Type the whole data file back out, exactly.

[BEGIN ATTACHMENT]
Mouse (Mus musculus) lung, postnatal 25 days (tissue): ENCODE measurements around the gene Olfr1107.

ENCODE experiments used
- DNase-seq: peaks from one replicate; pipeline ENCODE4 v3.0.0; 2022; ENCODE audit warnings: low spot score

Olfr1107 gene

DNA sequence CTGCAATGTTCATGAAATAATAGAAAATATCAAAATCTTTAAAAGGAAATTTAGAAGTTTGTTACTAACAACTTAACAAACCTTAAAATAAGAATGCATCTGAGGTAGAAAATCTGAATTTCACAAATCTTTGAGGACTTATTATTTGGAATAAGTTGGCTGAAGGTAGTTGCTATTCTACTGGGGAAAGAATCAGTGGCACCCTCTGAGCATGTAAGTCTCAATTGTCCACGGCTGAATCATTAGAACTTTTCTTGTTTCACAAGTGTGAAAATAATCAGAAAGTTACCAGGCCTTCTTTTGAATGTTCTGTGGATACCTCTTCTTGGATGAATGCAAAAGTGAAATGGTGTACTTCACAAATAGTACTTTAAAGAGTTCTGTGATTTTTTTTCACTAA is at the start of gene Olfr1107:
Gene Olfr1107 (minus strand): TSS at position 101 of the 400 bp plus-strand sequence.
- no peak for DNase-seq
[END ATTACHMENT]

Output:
Mouse (Mus musculus) lung, postnatal 25 days (tissue): ENCODE measurements around the gene Olfr1107.

ENCODE experiments used
- DNase-seq: peaks from one replicate; pipeline ENCODE4 v3.0.0; 2022; ENCODE audit warnings: low spot score

Olfr1107 gene

DNA sequence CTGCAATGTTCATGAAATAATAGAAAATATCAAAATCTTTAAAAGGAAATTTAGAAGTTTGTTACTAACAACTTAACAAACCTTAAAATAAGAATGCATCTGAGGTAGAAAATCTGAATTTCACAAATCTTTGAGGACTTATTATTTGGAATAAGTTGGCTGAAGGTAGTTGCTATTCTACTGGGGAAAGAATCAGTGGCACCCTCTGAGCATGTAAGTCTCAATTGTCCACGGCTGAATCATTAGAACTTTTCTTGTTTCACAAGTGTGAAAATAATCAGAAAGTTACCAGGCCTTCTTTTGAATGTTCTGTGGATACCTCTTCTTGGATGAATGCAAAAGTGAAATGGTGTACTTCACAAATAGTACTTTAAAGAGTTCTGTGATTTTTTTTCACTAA is at the start of gene Olfr1107:
Gene Olfr1107 (minus strand): TSS at position 101 of the 400 bp plus-strand sequence.
- no peak for DNase-seq